The Crypt at Stanislas College: Friendship and facts

Here are a couple of great articles on the origins of The Crypt, the group of students from Stanislas College, Paris, whose work eventually blossomed into the movement known as Le Sillon, many of whose objectives and methods later inspired Cardijn in the development of the JOC.

La Crypte first began to meet at the end of 1893 in a subterranean hall at Stanislas College that gave them their name. Marc Sangnier powerfully tells the story of their beginnings here (French) and here (English).

One of the group’s first initiatives was to launch a literary and social commentary magazine named Le Sillon (The Furrow) which in turn gave its name to the movement that gradually emerged from the Crypt group.

As the Stanislas students moved on to other universities and colleges, into military service and the world of work and business, they took with them the ideas and methods that the Crypt had developed and sought to launch new groups modelled on the same approach.

Indeed, they quickly began to organise a strategy to do so, founding a Comité d’Initiative (Initiative Committee) to coordinate their efforts.

To further this development, they also launched another journal, the Bulletin de la Crypte, the first issue of which was published in December 1897.

Here, Etienne Isabelle, who had become the president of the Initiative Committee, presented their aims and strategy in a beautiful leading article, addressed  A Nos Amis (To Our Friends).

The very title indicates the group’s aim not only to reach beyond the circles of Stanislas College but also to reach out beyond the Catholic community itself not by means of proselytism or conversion but through and in friendship.

Concerned with the “gravity of the moral and social problems of the present time” and the corresponding “need for solidarity of all” to address these issues, they also sought to unite the French people in tackling these problems.

They recognised that France was no longer a “Catholic” nation as it may have once been prior to the French Revolution, they looked on France’s developing diversity as a positive rather than a negative. They sought to promote what they characterised as a “shared apostolate” that would bring people together”.

Etienne Isabelle explains their method as follows:

En principe, l’amitié – celle qui repose sur la fraternité des esprits et des coeurs; nous fùmes tout au commencement un petit groupe d’amis, d’autres groupes se sont rencontrés et se rencontrent quotidiennement avec nous; et ils se compénètrent et se recrutent les uns les autres.

Pratiquement, des conférences – où l’un de nous apporte des faits caractéristiques et des idées synthétiques — et où ensuite et surtout nous discutons librement : et là se nourrit notre foi intellectuelle et notre ardeur d’action, là se forge notre « âme commune ». Souvent, des hommes compétents ont bien voulu avoir le dévouement et la modestie de se mêler à nos réunions et de nous communiquer leurs conseils et leur zèle.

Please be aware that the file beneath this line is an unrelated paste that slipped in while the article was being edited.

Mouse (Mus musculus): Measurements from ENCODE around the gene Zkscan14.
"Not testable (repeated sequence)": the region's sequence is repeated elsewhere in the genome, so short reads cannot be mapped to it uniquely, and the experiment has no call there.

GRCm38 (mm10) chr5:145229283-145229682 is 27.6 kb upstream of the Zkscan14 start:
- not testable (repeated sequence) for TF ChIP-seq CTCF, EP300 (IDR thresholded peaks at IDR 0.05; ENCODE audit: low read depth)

English translation:

Primarily, friendship based on a brotherhood of minds and hearts. At the beginning we were merely a small group of friends. However, other groups soon began to join and meet with us on a daily basis; and they quickly intermingled and recruited others.

They achieved this practically at meetings where members reported characteristic facts and synthetic ideas that we discussed freely. In this way, our intellectual faith and eagerness for action helped forge “our communal soul.” Capable speakers were often kind enough to join our meetings and share their advice and their enthusiasm.

While the friendship step seems simple enough, the point is how different it was from the methods of other competing social groups of the time, who either sought to proselytise or else to (violently) combat the errors or perceived errors of others.

The second step of their method, i.e. sharing “characteristic facts” and discussing them, is also highly signficant. Although Isabelle does not specify the next steps, it is, I believe, a clear anticipation of the “see, judge, act” method of the JOC albeit in incomplete and unnamed form. (Elsewhere, Marc Sangnier clearly anticipates the see, judge, act.)

This twofold approach based on building friendship and developing a common understanding of the facts and thus the society in which they lived thus provided the building blocks for developing the “communal soul” they sought.”

As I’ve written in another blog post, the origins of the Crypt-Sillon notion of the “communal soul” appears to be classical Greek philosophy. Aristotle, for example, characterised friendship as “One soul abiding in two bodies”.

And as I have shown in another post, the “see, judge, act” itself was also derived from Aristotle’s analysis of the political virtue of prudence necessary for political leaders whose task was to “see clearly, judge well and decide” as Léon Ollé-Laprune expressed it.

Indeed, in these articles by Marc Sangnier and Etienne Isabelle, there are many echoes of Léon Ollé-Laprune, who has even been described as “the founder” of the Sillon. 

Personally, I think it is more precise to say that the ideas of the Sillon have their foundation in the thought and writings of Léon Ollé-Laprune.

Stefan Gigacz


Etienne Isabelle, A Nos Amis (To Our Friends)

Marc Sangnier, Le Crypte de Stanislas, Le Sillon, 1897 (French)

Marc Sangnier, The Crypt at Stanislas, Le Sillon, 1897 (English).